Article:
In a few hours, I'm announcing that I've written my first book.
n a few hours, I'm announcing that I've written my first book.
This accomplishment was not on my radar for 2017 and I definitely didn't set out for this to be a personal goal. But nevertheless, this week, I completed the manuscript for my first book and I decided to write about my autism journey.
You see, I don't talk about autism very often. It's something very personal to our family. I know this may sound crazy but the word autism doesn't even come up in our family discussions that often. I don't understand why. It's just not something we talk about - mainly because it's our normal. There are no autism stickers on our car. We've never attended an Autism Speaks event or rally. We don't participate in any autism social groups either. In 2015, I did attend a Autism Research Symposium in Dallas where Jenny McCarthy was the keynote speaker, but I got so overwhelmed by all the vendors trying to sell me a cure, I just turned around and walked out. However, I did meet some really nice Autism Moms who are my Facebook friends still today and they are just amazing.
As a matter of fact, many of the Autism Moms I meet or follow online are Autism Warrior Moms in my opinion. I'm just amazed at how dedicated they are in raising awareness about this issue. I wish I was more like them but I'm a different kind of Autism Mom.
I'm the type of Autism mom that has her head down, focused on managing the day-to-day challenges of this diagnosis. I don't have time for much else. I have three children and two of them are on the Autism Spectrum. My son, Cameron, who is 18, has Asperger's Syndrome and my daughter, Mari, who is 12, is a moderate/high-functioning autistic.
Now, I don't know how this diagnosis happened to my children or why it happened. Hell, I really don't care! All I know is that Mari and Cameron are amazing children and my job as their mom is to support them in achieving whatever goals they have for their life.
Why I'm Talking Now
A couple of months ago, I had three big events (all tragic in my eyes) rock my world and I found myself totally lost. One of my good friends suggested that I write what I was feeling down somewhere and see if that would help me feel better. And so I did.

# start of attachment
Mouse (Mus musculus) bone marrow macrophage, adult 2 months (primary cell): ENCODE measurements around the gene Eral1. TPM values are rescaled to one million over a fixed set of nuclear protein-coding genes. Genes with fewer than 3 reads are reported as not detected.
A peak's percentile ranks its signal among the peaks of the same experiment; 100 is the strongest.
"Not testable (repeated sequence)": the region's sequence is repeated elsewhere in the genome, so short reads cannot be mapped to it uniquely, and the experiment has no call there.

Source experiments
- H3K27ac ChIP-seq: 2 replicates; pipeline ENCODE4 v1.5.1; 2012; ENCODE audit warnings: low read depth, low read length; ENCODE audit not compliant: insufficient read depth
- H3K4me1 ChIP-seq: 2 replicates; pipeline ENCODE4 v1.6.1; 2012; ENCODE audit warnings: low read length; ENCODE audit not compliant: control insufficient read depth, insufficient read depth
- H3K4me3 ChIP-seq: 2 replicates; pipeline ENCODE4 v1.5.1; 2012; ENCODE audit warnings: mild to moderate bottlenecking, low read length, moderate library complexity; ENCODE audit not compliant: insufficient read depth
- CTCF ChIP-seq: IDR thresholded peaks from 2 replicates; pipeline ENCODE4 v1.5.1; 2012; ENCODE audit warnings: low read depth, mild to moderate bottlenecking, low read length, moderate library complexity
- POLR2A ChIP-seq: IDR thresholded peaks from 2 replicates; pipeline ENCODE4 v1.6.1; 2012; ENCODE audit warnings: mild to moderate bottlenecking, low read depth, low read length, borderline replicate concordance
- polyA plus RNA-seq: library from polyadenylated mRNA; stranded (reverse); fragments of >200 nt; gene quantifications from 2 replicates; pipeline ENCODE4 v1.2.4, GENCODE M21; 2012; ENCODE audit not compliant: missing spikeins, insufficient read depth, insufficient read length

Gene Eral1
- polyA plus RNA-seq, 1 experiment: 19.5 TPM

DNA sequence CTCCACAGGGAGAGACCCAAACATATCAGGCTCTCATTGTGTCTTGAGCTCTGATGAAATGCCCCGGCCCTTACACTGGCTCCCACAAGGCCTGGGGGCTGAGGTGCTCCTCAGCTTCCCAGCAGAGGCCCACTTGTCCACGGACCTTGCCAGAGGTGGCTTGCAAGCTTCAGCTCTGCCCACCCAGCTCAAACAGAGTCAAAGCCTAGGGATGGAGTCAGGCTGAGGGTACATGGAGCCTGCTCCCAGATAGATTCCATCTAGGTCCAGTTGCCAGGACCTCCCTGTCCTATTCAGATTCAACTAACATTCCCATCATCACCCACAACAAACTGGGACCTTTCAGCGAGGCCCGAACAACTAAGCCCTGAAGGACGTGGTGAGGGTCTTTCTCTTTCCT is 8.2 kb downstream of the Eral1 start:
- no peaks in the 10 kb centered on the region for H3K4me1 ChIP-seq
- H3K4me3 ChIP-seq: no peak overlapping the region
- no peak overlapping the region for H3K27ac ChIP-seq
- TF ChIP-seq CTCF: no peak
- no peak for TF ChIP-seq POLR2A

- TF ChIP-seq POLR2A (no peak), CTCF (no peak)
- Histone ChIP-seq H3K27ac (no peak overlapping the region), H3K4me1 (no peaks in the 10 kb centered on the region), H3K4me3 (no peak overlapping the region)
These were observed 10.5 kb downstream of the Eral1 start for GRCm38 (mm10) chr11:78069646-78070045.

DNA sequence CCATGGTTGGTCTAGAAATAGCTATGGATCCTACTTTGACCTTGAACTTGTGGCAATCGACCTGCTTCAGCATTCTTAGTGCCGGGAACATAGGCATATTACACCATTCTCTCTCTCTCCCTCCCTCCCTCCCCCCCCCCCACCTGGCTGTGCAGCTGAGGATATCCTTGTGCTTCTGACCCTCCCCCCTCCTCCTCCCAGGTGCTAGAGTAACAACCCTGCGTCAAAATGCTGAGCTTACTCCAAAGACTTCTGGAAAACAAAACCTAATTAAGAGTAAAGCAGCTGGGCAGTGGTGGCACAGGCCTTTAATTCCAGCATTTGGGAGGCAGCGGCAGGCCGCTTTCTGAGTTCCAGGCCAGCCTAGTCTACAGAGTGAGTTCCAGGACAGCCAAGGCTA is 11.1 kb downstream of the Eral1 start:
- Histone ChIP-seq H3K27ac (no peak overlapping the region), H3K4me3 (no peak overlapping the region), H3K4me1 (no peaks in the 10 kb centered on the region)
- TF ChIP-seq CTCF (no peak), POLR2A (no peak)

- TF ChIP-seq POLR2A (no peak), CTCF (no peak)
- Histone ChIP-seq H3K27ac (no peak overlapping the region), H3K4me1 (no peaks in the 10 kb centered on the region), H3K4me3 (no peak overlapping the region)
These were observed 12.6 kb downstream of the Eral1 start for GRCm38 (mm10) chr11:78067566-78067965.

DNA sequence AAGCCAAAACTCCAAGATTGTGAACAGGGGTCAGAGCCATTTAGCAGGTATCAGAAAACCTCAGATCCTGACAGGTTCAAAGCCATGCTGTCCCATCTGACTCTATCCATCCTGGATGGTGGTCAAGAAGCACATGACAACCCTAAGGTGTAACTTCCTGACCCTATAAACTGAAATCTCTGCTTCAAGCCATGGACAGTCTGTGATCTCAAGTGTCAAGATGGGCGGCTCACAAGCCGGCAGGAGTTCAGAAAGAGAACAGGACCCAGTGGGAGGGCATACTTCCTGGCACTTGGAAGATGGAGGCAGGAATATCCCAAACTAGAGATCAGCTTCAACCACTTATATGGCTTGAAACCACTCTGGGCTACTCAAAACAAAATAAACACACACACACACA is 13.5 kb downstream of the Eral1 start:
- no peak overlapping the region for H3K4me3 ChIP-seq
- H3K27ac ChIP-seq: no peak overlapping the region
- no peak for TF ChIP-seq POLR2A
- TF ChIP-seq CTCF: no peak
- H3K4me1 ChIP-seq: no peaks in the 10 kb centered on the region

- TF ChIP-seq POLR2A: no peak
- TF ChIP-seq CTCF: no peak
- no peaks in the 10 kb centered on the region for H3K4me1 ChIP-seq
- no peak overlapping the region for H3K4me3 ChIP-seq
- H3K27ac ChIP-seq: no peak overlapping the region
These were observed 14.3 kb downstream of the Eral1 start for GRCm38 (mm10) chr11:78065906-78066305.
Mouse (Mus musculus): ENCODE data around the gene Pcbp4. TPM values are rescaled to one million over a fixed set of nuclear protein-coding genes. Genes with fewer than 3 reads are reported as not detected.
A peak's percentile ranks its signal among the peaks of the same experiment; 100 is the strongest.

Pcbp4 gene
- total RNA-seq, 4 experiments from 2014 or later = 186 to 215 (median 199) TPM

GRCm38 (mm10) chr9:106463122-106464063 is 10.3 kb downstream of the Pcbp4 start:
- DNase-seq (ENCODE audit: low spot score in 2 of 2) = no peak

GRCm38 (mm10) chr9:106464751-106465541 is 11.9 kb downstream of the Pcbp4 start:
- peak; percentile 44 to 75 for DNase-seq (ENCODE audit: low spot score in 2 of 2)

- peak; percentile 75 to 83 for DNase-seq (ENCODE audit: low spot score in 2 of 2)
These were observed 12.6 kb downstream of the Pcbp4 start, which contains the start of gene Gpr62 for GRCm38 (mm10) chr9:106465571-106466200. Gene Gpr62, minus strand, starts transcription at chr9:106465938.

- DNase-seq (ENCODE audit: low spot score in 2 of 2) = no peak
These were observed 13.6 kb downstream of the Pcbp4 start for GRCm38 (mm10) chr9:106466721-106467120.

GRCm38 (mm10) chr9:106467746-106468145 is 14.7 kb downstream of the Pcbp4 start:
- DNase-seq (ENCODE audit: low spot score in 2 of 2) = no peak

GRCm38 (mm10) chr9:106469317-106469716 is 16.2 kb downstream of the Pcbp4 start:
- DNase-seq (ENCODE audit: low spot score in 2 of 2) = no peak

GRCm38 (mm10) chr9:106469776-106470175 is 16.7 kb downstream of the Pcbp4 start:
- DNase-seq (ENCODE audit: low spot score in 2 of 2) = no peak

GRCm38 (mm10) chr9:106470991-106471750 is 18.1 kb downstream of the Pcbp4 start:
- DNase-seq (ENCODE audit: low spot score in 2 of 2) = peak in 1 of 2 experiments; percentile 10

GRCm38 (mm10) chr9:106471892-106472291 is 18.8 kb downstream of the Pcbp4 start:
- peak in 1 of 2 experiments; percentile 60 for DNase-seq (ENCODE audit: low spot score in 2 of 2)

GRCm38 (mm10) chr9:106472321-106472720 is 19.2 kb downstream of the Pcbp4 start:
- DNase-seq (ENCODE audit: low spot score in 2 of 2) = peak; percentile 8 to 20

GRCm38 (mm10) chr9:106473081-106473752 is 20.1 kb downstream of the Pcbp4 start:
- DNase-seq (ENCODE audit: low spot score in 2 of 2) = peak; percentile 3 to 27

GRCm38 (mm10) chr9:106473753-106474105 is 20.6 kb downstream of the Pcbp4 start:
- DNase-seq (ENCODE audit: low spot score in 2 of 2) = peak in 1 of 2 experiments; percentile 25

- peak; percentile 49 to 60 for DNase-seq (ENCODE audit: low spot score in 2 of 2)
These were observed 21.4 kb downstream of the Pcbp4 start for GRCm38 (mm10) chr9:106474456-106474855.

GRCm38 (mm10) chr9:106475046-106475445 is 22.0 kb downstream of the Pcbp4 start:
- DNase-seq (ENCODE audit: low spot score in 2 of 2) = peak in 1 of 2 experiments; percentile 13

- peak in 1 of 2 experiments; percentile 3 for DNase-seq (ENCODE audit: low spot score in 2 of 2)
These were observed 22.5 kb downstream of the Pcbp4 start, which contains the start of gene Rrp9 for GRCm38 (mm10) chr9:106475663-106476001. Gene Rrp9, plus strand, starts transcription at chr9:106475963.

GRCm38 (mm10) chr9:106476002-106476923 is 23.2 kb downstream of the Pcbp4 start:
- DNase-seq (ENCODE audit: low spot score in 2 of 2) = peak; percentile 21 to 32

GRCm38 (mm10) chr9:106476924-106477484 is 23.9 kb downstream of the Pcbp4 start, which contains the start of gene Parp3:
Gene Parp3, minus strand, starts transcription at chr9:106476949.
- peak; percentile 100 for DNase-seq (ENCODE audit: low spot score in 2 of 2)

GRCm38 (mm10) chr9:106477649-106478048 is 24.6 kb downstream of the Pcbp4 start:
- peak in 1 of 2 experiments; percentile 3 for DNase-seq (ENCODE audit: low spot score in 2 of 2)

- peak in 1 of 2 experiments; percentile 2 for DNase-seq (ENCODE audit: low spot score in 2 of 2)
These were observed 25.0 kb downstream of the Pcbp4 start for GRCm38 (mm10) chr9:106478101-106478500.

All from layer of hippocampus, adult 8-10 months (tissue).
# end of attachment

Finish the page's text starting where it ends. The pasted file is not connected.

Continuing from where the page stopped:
At first, I started writing in my journal and before I knew it I had created a Google Doc and started transferring what I had handwritten. All of sudden, a book was forming and six weeks later I had a completed manuscript.
The book tells the story about my autism journey with my son, Cameron and the impact that autism has had on the both of our lives. We've had to sacrifice a lot and for some reason it felt like the right time for me to talk about it. I couldn't be silent any more. It was a tough subject to write about. And even though I knew the outcome of our journey, it was still painful reliving some of the tough moments.
If you met my son today, you would see a kind, confident, ambitious young man far different from the sad and depressed nine-year old Cameron. In the past ten years, Cameron has had an incredible transformation. However, I would be the first to admit that we truly came out lucky. For most young men with Asperger's Syndrome, their outcome by the time they are adults is very different than what Cameron experienced. The odds are that many of these young men will find themselves on drugs, incarcerated or suicidal. I'm not sure what the solution should be for solving this problem, but I would first start with acceptance, advocacy and then love.
Why I Wrote My Book
I wrote my book in honor of my son and the many other autism moms and dads that wonder what the future holds for their children. I wondered that for many years. But about 5 years ago, I decided to take matters into my own hands and create a roadmap for my son's future. I called it Project 2017. The objective was to prepare him for college by creating three types of goals - academic, behavioral and social. What triggered me to do this was when one of Cameron's 7th grade teachers told me that Cameron's chances of graduating from high school was 50/50 and that college was completely out of the question. I told her she was absolutely wrong, got up and left.
In the end, I was right. Our Project 2017 plan worked and Cameron graduated from high school this year with almost a 3.0 GPA. This fall, he enrolled at Ohlone College and have just completed his first semester of college.
I couldn't be more proud of what we've accomplished. My hope and desire is that our story inspires other Autism families.
I named my book, "Wait, Did You Say Autistic? A Mother's Journey of Acceptance and Advocacy." I have a release date scheduled for March/April 2018 just in time for Autism Awareness Month.
Wishing you all Happy Holidays!
#team5million #teampurpose #teamserve #teamlegacy